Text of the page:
Studio: international art — 49.1910

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Reviews and Notices

Sons.) 2 vols., 32.L net.—Sir Walter Armstrong,
in his recently published manual of the History of
Art in Great Britain, remarks on the high state of
perfection which our native artist-craftsmen attained
in past ages, and the illustrations in these two
volumes prove beyond doubt that wood-carving
must be reckoned among the crafts in which this
progress was shown. The bulk of the illustrations
are from photographs and drawings of roodscreens
and roodlofts found in the churches of Somerset,
Devon, and Cornwall, with a sprinkling from other
districts in this country and elsewhere, and many
are the exquisite examples of the mediaeval wood-
workers’ skill which they bring before us. In the
first volume Mr. Bond contributes a lengthy
essay, the result of many years’ close investigation
of the subject, on ecclesiastical screen-work in
general, tracing its evolution from the pre-Christian
period onwards, and showing how when wood at
first came into general use in connection with
ecclesiastical architecture the design perpetuated
the traits appropriate to stonework, and did
not become fully emancipated till the fifteenth
century. This essay is followed by a descrip-
tive list of all the surviving and recorded screens in
Somersetshire, where they present a much greater
variety than is to be found in other parts. In the
second volume the principal space is allotted to
screens in Devon and Cornwall, and in conclusion
a carefully compiled list is given of more than
2,000 examples of screen-work in the churches of
England and Wales at large. It need hardly be
said, that a work such as this appeals not only to
the student of ecclesiastical archaeology, but also to
the present-day designer and worker in wood.

One Hundred Masterpieces of Sculpture. By
G. F. Hill. (London : Methuen.) iot. 6d. net.—
We would recommend this book to students of
the history of sculpture. If they have any general
knowledge of the subject to go upon it will carry
them from point to point in the transitions through
which the art of sculpture passed from Greece and
Rome to Christian hands. They will find the very
carefully made illustrations of the greatest assist-
ance in establishing in their memory the charac-
teristics of which the text treats so well.

Wanderings in the Roman Campagna. By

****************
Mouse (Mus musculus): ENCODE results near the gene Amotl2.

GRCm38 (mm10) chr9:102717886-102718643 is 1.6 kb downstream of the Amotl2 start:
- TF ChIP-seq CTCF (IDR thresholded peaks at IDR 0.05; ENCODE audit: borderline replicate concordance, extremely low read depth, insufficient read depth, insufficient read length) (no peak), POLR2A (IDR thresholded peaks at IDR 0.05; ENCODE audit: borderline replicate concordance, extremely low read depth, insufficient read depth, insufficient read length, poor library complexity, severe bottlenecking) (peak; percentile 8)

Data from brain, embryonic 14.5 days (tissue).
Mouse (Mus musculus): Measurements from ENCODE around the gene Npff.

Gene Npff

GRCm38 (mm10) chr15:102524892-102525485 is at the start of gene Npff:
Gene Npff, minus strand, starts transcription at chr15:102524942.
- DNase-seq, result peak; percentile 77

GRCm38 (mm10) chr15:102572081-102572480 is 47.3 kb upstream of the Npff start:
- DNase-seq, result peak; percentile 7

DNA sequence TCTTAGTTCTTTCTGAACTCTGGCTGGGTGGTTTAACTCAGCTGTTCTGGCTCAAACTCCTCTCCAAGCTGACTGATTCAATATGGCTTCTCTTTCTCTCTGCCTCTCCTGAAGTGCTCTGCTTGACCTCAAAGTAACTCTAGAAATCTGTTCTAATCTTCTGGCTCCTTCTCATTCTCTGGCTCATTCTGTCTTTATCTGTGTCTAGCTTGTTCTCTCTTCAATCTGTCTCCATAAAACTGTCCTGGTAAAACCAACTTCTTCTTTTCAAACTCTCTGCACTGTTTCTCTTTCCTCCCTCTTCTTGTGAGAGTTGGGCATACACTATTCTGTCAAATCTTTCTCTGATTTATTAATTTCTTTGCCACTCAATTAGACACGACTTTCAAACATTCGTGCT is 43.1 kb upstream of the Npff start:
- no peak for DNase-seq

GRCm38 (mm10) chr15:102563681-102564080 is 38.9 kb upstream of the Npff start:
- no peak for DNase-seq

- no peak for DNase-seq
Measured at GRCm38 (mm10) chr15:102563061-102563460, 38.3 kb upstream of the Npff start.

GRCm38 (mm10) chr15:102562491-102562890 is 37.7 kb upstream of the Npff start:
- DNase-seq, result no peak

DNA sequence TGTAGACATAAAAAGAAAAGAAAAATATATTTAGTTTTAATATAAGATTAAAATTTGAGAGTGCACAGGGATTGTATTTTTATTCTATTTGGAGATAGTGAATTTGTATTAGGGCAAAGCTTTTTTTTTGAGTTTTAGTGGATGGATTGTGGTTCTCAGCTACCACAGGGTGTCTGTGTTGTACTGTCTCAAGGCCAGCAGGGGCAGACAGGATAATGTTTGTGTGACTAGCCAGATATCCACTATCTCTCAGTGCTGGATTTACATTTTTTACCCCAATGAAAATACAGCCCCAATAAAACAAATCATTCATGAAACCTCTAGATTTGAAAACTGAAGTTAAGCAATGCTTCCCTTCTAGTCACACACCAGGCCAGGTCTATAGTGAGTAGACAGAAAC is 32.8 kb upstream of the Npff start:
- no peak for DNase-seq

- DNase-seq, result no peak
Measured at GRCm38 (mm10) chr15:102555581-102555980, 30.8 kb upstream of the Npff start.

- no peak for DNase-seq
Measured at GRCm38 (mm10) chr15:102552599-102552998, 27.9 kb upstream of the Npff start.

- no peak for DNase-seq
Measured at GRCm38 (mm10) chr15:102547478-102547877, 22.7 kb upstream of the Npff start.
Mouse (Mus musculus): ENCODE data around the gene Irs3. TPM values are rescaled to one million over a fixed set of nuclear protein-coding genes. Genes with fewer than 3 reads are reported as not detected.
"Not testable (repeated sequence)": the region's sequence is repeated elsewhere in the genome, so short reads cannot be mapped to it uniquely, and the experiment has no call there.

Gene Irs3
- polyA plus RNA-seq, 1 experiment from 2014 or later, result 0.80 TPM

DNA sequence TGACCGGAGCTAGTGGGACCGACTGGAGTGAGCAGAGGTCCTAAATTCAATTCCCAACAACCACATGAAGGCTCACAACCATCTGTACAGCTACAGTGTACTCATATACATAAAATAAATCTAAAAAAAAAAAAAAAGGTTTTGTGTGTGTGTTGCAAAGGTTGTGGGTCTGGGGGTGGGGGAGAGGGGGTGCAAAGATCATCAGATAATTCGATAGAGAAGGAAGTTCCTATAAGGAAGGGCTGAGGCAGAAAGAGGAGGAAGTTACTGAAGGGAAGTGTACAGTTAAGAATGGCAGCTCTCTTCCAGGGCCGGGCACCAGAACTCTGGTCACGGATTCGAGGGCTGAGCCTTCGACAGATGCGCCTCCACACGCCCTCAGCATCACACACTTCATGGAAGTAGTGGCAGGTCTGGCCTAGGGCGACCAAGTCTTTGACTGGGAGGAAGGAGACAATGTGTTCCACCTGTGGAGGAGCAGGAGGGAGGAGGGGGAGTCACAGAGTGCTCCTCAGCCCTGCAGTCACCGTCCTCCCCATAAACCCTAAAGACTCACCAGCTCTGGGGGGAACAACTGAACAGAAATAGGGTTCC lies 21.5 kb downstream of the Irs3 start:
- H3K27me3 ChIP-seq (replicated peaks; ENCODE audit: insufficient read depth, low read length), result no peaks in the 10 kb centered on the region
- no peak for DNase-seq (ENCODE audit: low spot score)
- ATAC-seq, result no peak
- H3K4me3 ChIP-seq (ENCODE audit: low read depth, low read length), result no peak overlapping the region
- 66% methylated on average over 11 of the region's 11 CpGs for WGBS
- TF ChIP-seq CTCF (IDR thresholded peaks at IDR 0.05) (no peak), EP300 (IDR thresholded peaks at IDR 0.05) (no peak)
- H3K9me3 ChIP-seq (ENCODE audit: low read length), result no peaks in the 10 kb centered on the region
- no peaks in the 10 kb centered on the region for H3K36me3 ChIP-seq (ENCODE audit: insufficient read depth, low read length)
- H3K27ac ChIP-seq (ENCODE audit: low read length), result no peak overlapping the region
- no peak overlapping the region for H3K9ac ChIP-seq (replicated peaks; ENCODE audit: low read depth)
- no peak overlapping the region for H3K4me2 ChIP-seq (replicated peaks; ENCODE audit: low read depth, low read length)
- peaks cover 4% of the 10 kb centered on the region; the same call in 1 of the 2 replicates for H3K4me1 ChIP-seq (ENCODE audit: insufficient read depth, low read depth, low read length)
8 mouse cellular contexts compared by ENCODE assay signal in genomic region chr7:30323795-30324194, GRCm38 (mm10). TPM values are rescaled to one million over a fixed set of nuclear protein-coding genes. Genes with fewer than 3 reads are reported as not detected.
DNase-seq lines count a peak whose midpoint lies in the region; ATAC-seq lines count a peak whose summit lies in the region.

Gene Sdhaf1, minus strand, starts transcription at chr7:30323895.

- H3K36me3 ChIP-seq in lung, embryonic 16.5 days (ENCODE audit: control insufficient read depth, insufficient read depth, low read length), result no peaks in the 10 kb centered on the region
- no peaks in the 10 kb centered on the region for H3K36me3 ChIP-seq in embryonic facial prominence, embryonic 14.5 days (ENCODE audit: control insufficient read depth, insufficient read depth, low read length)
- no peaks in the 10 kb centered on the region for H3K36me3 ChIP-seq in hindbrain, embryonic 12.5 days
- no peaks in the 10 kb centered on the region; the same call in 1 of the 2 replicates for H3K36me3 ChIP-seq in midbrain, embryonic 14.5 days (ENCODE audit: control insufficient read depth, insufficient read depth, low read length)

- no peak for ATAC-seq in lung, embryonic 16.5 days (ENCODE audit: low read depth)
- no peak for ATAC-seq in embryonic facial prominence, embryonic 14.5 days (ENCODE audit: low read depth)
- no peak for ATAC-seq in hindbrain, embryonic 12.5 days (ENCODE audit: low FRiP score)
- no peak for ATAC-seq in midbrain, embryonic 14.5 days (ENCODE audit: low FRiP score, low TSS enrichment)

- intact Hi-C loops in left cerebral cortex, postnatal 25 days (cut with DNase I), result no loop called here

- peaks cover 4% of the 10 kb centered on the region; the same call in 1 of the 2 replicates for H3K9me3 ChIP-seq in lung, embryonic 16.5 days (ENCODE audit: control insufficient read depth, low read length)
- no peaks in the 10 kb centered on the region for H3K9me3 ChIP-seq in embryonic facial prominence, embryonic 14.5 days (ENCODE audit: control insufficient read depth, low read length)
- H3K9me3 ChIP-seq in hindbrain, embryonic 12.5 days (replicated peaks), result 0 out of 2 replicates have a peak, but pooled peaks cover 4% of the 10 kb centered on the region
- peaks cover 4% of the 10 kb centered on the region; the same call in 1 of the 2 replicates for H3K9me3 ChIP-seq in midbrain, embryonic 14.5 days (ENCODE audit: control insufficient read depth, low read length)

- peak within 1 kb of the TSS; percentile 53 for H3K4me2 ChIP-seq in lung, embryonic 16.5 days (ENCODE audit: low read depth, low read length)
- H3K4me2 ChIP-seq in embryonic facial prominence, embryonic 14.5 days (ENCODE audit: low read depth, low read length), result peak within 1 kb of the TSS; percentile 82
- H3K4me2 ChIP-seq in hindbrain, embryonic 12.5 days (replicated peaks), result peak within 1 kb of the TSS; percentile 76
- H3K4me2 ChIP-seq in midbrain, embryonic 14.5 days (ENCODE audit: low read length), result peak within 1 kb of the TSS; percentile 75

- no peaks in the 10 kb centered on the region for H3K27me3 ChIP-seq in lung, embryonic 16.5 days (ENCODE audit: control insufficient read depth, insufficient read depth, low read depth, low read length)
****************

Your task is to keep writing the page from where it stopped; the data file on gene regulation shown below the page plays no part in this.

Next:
Rodolfo Lanciani. (London : Constable &
Co.) 2U. net.—The new volume from the pen
of the learned Commendatore Lanciani, who is
already responsible for over four hundred impor-
tant publications, contains far more than its unpre-
tending title implies, for it gives a very complete
history of the Campagna di Roma from the time of
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the mythical King Saturnus to the present day.
It is moreover enriched with a very great number
of excellent illustrations, amongst which are spe-
cially noticeable the reproduction of the fine
sarcophagus found in the Via Collatina in
1908, a true masterpiece of sculpture, supposed
to date from the time of Trajan; the Citharea de
Apollo, from the Villa of Voconius Pollio, a
wealthy landowner of the second century a.d. ;
the Bust of Anacreon, from the gardens of Caesar ;
and the grand Group of Ancient Olive Trees, from
the garden of Hadrian’s Villa, that was for twenty
years under the care of Lanciani himself, and of
which he speaks in terms of loving enthusiasm.
Dividing his subject in a somewhat original manner,
his chapters being named after Saturn, Horace,
Hadrian, Gregory the Great, Cicero, Pliny and
Nero, the commendatore skilfully weaves into a
narrative of absorbing interest contemporary refe-
rences to and descriptions of the events recorded
and the results of the excavations that have been
carried out from time to time, some of the more
important under his own direction, giving special
prominence to anything that can throw light on
various historical and archaeological problems that
still elude solution. Among other typical examples
of his power of forging together in their proper
sequence widely scattered links of evidence, may
be named his clear refutation of the claims of the
Abbey of Grottaferrata to be connected with
Cicero’s Tusculanum, and the able reconstruc-
tion of the complex personality of Nero, of whom
it is said, “he seems to have had a double
nature, one half of which was generous, poetic,
artistic, musical, while the other was utterly
depraved.”

The Arts and Crafts of Ancient Egypt. By
W. M. Flinders Petrie, D.C.L., etc. (Edin-
burgh : London : T. N. Foulis.) 5r. net.—This

little handbook gives a brief but very interesting
and instructive account of the sculpture, archi-
tecture and other arts and crafts, such as metal
work, pottery, furniture, jewellery, practised in
Ancient Egypt at various periods, typical examples
of which are given in the illustrations. These
number 140 in all, many of them having been
taken by the learned author expressly for this
volume, and they show that not only craftsmanship
but art in the true sense of the word reached a
high pinnacle of excellence in Egypt of old.

The Indian Craftsman. By Ananda K. Coom-
araswamy, D.Sc. (London : Probsthain & Co.)
3s. 6d. net.—This little work, though it has not
the advantage of illustration, is nevertheless worthy
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